Tag: Peru

My Destination Wedding

Days after finishing college in the summer of 1972, I ran away from my parents’ home in Houston, Texas to Lima, Peru. I don’t remember if I could identify Peru on a map at the time; but details, right? When one is young and in love, one will go anywhere to be with the loved... Read more »

Expatriate Epigenetics; Chicken or the Egg

The Fox in Charge of the Henhouse Moving to Curacao in the early 1980s, I thought it was a desert island. After all, it looked like a desert island with its rocky, lack of any topsoil and cacti growing everywhere. N.B. to those enamored with fences and/or walls. Look no further than to cacti fences.... Read more »

The Antediluvian Days of Long Distance Telephone Calls

In a world connected by cell phones, social media and the internet, it’s easy to forget some 40 odd years ago–and some were exceptionally odd–when making a call from Lima, Peru to anywhere in the USA was an all-day experience. Given the exorbitant cost of the long distance telephone calls it also was a very, very... Read more »
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Blood, guts and get-me-out-of-here; bloody bullfights

Texas had football; Peru had bullfights. In Lima, Peru in the 1960s, the world was smaller and less interactively connected. High-speed communication was by letters, telephone calls were too pricey for most. Yet even in those pre-social media days teenaged girls had crushes on teen idols. In Peru the hot teenaged idols were the bullfighters.... Read more »

Thankful for the Small Expatriate World

Within months of arriving in Lima, Peru in 1972, my boyfriend Gary and I were on a street downtown. Greeted by someone who knew him, I asked, “Who was that?” “Oh, one of the Peace Corps volunteers who came to my parents house to take a bath.” Now why hadn’t I thought of that? As... Read more »

The Rule of Law; Protect Mueller to Protect Democracy

The Rule of Law is the belief that we all are equal under the law, no matter who you are or who you know. Without the Rule of Law, you might end up like Victor. Victor was an honest, gentlemanly Mexican who worked as our chauffeur in the challenging traffic of Mexico City. At least... Read more »
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Adventures in Rabies and Tetanus in the 3rd World

The Dog Bite In the spring of 1962, 11-year-old Gary was settled in with his family to their new home in Lima, Peru. As the boy made his way to the American Society’s library to pick up a book, he encountered a few dogs congregated at the doorway. Having never met a dog he didn’t love,... Read more »

The Idiot's Guide to Foreign Language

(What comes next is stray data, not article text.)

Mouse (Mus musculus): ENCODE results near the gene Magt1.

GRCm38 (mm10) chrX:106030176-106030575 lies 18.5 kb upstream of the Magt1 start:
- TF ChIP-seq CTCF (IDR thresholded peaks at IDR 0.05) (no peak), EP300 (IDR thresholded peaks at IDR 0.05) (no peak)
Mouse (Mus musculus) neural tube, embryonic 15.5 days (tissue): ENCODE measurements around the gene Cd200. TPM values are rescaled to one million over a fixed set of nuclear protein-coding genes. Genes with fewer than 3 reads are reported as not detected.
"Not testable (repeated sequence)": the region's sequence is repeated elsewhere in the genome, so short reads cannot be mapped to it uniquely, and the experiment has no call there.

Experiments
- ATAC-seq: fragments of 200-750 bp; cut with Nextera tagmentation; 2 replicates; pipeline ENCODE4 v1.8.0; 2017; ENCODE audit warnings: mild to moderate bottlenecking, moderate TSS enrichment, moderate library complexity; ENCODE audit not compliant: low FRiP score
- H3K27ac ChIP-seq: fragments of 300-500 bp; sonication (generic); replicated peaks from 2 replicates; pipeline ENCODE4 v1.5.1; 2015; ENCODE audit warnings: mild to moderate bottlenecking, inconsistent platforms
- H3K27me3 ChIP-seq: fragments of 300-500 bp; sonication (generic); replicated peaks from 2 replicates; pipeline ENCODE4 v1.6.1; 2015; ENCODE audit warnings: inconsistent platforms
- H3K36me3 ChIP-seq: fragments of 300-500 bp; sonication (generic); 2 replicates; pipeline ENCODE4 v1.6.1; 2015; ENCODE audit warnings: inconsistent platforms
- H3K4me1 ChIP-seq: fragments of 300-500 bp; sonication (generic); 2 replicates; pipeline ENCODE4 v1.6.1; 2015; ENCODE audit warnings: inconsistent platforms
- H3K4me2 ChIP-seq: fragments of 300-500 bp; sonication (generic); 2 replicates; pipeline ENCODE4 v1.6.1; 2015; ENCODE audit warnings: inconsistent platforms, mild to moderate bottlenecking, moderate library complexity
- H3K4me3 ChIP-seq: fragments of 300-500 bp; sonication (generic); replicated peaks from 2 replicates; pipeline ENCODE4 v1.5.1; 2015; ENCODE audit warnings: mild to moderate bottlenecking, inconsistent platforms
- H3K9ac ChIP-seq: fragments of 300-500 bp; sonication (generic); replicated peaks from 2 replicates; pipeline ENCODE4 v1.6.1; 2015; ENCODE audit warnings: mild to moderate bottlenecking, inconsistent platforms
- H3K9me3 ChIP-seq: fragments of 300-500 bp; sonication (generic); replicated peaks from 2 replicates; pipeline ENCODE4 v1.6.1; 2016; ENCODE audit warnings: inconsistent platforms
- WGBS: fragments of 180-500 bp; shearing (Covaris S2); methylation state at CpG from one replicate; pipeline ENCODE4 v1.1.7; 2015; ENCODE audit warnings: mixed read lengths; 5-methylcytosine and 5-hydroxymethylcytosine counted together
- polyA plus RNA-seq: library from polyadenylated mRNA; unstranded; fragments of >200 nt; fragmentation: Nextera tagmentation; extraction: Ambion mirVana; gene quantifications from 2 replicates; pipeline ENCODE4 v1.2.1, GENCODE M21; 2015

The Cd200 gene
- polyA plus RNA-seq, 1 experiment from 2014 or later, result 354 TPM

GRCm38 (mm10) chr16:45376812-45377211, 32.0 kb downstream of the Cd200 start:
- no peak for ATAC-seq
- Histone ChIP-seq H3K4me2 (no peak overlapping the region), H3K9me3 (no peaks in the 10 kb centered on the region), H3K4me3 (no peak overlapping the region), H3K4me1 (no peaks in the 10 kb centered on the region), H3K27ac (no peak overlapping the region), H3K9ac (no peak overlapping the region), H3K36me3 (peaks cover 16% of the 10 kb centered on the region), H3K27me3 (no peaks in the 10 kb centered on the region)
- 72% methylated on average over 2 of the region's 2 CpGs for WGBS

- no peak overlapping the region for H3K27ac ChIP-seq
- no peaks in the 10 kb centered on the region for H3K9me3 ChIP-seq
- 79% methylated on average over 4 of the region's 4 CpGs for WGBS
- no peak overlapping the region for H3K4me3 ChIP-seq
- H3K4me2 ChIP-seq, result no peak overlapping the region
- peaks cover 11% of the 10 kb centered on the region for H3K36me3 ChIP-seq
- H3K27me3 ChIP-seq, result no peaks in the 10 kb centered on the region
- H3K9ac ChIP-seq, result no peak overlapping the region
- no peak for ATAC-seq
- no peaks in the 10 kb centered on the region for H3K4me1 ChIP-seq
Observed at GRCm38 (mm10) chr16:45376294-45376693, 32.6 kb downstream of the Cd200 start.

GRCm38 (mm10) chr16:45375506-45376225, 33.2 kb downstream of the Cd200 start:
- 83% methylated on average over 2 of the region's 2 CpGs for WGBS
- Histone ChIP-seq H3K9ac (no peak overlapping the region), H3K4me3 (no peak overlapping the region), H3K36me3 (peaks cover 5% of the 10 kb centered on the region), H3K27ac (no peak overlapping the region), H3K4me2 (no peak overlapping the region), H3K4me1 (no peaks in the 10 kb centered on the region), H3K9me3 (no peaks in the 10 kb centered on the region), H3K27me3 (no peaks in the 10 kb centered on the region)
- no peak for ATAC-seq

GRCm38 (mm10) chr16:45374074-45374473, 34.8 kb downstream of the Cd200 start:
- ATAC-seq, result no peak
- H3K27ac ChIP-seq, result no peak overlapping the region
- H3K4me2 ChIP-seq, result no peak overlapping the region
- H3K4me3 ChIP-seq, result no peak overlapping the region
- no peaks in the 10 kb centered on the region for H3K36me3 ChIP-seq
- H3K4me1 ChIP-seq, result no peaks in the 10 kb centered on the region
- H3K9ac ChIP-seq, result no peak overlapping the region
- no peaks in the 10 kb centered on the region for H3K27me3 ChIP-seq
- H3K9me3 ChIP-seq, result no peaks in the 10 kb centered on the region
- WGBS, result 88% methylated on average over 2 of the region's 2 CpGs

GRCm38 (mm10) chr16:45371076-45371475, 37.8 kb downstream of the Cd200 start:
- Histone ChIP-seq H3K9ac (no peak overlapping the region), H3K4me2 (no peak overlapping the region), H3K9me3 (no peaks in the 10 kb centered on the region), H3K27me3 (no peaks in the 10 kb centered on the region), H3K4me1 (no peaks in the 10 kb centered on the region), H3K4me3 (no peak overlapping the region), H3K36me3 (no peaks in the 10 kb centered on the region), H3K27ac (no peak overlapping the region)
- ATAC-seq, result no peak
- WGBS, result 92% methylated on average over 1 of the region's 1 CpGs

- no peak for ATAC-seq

Foreign language always seemed so, well, foreign. Who needs it? No one in my world spoke a foreign language, no one except Ricky Ricardo on I Love Lucy whose linguistic errors were a running joke. Living in Houston, my middle school French teacher spoke an unintelligibly drawled version of French. When she left teaching to go... Read more »

The Mutiny on the 7-2-7

In the mid-1970s, Gary and I decided to go back to Lima, Peru to visit his parents before they moved back to America after over a dozen years abroad. Peru was pretty much the same. If anything, it seemed to be economically worse off. As I sat alone in a car, young women would approach... Read more »
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The Mother-in-Law (The Interview Oprah Missed)

You heard us before you saw us. With a jubilant scream, we’d run across rooms to embrace–startling bystanders and timid animals alike. At this point our heads would tilt together as we jabbered and finished each other’s sentences. So much to catch up from the last time we’d been together. My wonderful, BFF mother-in-law, Bea,... Read more »
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    Candace Drimmer

    I was an accidental expatriate; love and marriage led me to it. One day I was a bandy-legged kid sitting atop my dogwood tree looking out of my small backyard world in 1950s New Jersey, wanting to move somewhere--anywhere, different. Next thing I knew my father had accepted a job in Houston TX. I was ecstatic, it was a foreign land in 1961 America. After high school graduation, my parents’ gave me a matched set of fawn-colored hardsided American Tourister luggage. Taking the hint, I went to college; well four colleges in five years--it was the 60s after all. Meeting a young hirsute anti-war, soon-to-be-Peace Corps volunteer, I fell in love. After finishing up college coursework for my degree, but before I even walking a graduation stage, I grabbed the paper airline ticket my boyfriend had sent me, my brand-new passport, and was off to the airport and Lima, Peru.

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